Ah, yes.  Displacement.  In the years since I’ve been back, I’ve thought a lot about displacement (I even talked about it here).  The word itself would come in the most surprising (or perhaps, unsurprising, depending how you look at it) of ways: in the form of a scene in Ran Xia‘s Word Play (which I reviewed here a few months ago).  The scene — titled Dépaysement — borrowed from what is considered one of the most “untranslateable” French terms.  Roughly translated, it “can mean anything from disorientation to culture shock,” but is mostly understood to refer to the feeling one has of not being in one’s own country.  While my situation certainly didn’t find me in another country, it definitely left me feeling disoriented all the same.  One might venture to guess that when one moves back to their hometown, one can finally ‘go back’ to oneself.  That should be the logical way of things, no?  The truth is, it isn’t and wasn’t — at least, not for this writer.

It was during my time in Brooklyn — when I’d taken a semester off in the Spring of 2008 — that I would find myself at a crossroads (insert any and all Bone Thugs-N-Harmony-related references here, por favor).  Until then, I had been met with a barrage of disappointment, judgment and everything in between.  I had decided on a sabbatical of sorts in order to regroup and try to figure out whether the “road less traveled” was really the path I wanted to go down.  Sometimes, it takes getting lost to truly find oneself again, and as corny as it sounds, I feel like I really did find myself in Brooklyn.  From those long commutes along the Q/B line, the Brooklyn Bridge all lit up in the nighttime cityscape; to days spent happily flipping through the artsy, hand-crafted ‘zines on display at the hipster cafe I would frequent (the now-defunct Vox Pop, then located off the Cortelyou stop) — my heart, mind, and soul all finally felt at ease.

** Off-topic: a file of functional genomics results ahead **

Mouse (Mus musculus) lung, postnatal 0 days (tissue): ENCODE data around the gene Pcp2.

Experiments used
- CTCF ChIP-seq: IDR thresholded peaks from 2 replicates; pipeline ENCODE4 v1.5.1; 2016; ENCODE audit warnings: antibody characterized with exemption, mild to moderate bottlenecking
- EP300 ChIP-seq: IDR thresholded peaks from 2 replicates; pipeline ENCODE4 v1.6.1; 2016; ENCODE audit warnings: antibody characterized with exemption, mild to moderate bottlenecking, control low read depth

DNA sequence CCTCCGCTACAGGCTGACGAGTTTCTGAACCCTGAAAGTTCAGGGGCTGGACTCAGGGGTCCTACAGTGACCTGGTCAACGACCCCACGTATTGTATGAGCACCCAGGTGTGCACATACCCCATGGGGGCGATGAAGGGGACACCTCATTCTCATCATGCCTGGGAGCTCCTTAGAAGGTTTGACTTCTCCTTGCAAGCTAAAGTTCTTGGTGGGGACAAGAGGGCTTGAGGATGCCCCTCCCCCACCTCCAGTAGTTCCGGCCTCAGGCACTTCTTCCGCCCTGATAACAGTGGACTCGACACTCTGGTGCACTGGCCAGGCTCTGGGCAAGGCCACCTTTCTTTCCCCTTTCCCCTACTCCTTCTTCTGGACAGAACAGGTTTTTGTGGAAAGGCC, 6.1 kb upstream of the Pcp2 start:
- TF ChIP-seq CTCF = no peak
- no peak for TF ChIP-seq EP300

Years later, I’m finding myself at a similar, yet different type of crossroads compared to the one met by my twenty-year-old self that Spring.  Since coming back to Queens seven years ago, I’ve been faced with the unique problem of having to navigate versions of my Selves — both Past and Present, and figuring out how to reconcile the two.  Is there a way? Perhaps there isn’t.  Still, there’s something quite jarring about taking the same bus route you once took in high school, only to have it pass by the street you once lived.  All of it feels like a step back — in Time, in Space, in Memory…but mostly, just in general.  The internal (and, of course, external) growth I felt in Brooklyn had reached its most exponential height; and it was at this peak that I was able to gain independence, knowledge, and experience, culling together an education of sorts I couldn’t attain at any school.